Thick and sticky saliva
- Fluids. It is important to have enough to drink. You should try to have 1 ½ to 2 litres of fluid daily avoiding caffeinated drinks and alcohol.
- Pineapple juice or papaya juice can help reduce the stickiness of saliva.
- Steam inhalations can also help
- Medications can also help. These can be taken in liquid or tablet form eg carbocisteine (mucodyne)
A suction machine may be used to help remove saliva from the mouth.
Artificial saliva. Mouth gels or sprays can help moisten the mouth
This is a common symptom, and has many causes. Weakness, including reduced power of the abdominal muscles to push, loss of mobility, effects of medications, a low residue diet and dehydration may all contribute. Prevention is important, but laxatives may be required.
Anxiety can affect people living with MND. as they start to think about finances, family and future care issues. These anxieties may be eased by talking to a professional. At times of extreme anxiety panic attacks can occur. Relaxation techniques and learning how to control breathing may help with this. Medications can also be used to relieve panic attacks if they are very problematic
Fear. Many people fear what will happen in the future as this disease progresses. You may find it helpful to talk to a professional who has experience of MND about this. You may wish to talk about what is important to you and what types of treatments you would consider as your disease progresses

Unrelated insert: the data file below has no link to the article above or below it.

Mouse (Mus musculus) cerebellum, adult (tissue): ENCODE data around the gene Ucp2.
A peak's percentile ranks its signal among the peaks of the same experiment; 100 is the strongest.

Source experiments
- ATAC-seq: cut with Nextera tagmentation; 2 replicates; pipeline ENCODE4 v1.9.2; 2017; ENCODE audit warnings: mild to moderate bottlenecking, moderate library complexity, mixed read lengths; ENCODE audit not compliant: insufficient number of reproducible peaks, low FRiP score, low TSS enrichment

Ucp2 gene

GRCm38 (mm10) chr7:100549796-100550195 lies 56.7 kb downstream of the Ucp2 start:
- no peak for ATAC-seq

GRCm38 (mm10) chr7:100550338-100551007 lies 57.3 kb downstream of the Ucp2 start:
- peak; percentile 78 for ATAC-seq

Emotional lability. Some people experience uncontrollable episodes of laughing or crying. This can occur when you do not feel particularly happy or sad and often stops within a few minutes. If this is embarrassing or causing you concern, medications can be used to help to manage this.
Depression and grief is a natural reaction following the diagnosis of MND and at intervals during the course of the illness. Both practical and psychological support is important in helping to relieve this. If these feelings are overwhelming you should speak to your doctor or nurse who can discuss this with you further. You may find it helpful to talk about the way you feel to someone who has training in offering support. Medications can sometimes be helpful.
Most people living with MND are fully aware of their situation and maintain good mental functioning even with increasing weakness. However, a few people (approximately 5%) develop frontotemporal dementia. In this situation they may have difficulties in planning complex tasks and decision making, or they may develop disinhibited or rigid behaviour or become withdrawn. A higher proportion have more subtle cognitive involvement (20-40%), which appears to be more common in patients with predominantly bulbar symptoms rather than limb involvement. Support is available from many members of the team, and a social worker and occupational therapist's input may be invaluable.